EDITED TO ADD (1/23): Slashdot thread.

Posted on January 22, 2008 at 2:24 PMView Comments

Security of Adult Websites Compromised

This article claims the software that runs the back end of either 35% or 80%-95% (depending on which part of the article you read) has been compromised, and that the adult industry is hushing this up. Like many of these sorts of stories, there’s no evidence that the bad guys have the personal information database. The vulnerability only means that they could have it.

Does anyone know about this?

Slashdot thread.

Posted on December 28, 2007 at 7:54 AMView Comments

Security-Breach Notification Laws

Interesting study on the effects of security-breach notification laws in the U.S.:

This study surveys the literature on changes in the information security world and significantly expands upon it with qualitative data from seven in-depth discussions with information security officers. These interviews focused on the most important factors driving security investment at their organizations and how security breach notification laws fit into that list. Often missing from the debate is that, regardless of the risk of identity theft and alleged consumer apathy towards notices, the simple fact of having to publicly notify causes organizations to implement stronger security standards that protect personal information.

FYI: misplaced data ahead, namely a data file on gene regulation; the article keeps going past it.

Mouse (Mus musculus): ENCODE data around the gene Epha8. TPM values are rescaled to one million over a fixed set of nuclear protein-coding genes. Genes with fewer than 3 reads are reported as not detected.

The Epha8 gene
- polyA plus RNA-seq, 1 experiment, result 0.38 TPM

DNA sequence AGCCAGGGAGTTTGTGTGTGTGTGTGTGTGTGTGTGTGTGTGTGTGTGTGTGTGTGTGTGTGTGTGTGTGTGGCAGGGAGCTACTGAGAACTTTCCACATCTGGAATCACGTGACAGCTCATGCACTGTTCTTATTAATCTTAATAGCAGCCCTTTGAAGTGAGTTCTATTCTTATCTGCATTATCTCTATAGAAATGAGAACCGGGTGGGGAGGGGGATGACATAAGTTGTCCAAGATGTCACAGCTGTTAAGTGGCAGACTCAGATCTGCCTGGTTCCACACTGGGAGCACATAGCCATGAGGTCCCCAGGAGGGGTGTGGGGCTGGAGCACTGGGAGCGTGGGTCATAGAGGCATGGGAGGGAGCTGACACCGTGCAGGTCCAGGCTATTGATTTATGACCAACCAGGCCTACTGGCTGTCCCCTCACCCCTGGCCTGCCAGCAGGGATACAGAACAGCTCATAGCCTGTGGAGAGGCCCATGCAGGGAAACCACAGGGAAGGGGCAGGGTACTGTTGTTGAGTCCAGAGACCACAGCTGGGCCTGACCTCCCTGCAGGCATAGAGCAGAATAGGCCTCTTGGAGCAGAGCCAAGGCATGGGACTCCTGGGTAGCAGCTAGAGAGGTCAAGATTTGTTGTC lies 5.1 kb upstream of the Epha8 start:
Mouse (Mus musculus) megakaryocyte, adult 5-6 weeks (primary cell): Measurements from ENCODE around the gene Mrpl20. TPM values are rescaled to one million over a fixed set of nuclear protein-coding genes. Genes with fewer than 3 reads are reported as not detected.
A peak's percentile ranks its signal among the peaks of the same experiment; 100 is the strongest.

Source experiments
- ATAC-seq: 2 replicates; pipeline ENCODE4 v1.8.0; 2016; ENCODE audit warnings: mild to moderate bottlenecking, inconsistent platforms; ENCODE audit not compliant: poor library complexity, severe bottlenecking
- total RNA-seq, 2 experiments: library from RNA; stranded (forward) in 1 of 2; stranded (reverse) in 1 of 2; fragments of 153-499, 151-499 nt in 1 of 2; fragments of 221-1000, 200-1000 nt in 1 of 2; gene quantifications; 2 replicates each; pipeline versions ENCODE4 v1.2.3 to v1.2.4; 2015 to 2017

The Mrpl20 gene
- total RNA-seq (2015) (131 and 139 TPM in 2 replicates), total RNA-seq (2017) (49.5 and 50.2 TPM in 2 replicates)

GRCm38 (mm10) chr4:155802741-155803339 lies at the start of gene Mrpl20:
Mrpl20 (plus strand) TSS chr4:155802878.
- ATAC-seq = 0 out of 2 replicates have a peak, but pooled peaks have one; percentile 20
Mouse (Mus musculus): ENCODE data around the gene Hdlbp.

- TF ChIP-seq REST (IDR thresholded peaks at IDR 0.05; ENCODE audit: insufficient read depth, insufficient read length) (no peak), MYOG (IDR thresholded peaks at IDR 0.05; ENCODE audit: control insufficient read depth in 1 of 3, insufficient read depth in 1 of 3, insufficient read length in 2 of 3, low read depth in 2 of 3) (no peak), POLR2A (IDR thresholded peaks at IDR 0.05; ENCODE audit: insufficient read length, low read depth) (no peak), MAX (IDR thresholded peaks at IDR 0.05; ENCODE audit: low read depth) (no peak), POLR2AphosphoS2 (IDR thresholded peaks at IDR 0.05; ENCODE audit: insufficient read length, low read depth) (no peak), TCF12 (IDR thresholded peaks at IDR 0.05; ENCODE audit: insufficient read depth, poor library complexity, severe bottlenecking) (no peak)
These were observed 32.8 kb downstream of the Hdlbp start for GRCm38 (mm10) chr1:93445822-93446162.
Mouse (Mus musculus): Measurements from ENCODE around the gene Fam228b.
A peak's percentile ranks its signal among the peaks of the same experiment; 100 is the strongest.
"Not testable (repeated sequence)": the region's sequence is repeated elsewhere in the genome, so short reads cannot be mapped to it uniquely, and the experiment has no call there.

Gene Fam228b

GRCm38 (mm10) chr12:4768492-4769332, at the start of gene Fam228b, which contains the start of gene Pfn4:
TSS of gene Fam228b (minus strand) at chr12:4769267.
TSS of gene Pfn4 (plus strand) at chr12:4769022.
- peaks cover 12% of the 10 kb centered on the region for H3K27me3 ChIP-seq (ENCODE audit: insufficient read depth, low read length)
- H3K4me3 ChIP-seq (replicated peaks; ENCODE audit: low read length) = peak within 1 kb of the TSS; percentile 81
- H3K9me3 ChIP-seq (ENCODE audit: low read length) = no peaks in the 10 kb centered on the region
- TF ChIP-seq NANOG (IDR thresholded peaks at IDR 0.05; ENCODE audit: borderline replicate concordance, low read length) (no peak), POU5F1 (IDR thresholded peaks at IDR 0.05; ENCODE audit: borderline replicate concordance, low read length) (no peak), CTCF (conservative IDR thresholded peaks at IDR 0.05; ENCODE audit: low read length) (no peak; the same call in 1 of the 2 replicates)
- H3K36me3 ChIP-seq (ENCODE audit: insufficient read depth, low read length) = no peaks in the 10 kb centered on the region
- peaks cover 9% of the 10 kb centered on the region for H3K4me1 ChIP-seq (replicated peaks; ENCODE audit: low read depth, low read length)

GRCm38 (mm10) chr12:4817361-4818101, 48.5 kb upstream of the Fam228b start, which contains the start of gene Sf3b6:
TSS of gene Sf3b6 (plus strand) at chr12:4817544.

The interviews showed that security breaches drive information exchange among security professionals, causing them to engage in discussions about information security issues that may arise at their and others’ organizations. For example, we found that some CSOs summarize news reports from breaches at other organizations and circulate them to staff with “lessons learned” from each incident. In some cases, organizations have a “that could have been us” moment, and patch systems with similar vulnerabilities to the entity that had a breach.